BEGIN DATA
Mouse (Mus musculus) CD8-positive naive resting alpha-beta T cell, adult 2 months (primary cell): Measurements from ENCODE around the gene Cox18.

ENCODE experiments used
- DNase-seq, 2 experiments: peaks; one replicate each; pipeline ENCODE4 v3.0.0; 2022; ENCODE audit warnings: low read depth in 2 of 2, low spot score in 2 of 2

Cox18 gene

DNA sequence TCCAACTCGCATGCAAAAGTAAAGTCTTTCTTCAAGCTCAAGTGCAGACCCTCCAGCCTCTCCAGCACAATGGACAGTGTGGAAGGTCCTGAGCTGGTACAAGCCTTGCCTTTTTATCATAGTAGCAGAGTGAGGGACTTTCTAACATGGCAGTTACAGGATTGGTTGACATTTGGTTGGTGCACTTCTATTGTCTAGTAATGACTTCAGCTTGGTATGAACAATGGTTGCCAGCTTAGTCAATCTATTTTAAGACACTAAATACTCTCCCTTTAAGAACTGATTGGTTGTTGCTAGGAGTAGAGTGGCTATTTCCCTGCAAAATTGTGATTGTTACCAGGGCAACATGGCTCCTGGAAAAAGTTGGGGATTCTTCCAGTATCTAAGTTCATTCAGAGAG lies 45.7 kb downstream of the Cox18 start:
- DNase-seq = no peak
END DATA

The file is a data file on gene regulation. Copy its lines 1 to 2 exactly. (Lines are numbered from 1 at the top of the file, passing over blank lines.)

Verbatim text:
Mouse (Mus musculus) CD8-positive naive resting alpha-beta T cell, adult 2 months (primary cell): Measurements from ENCODE around the gene Cox18.

ENCODE experiments used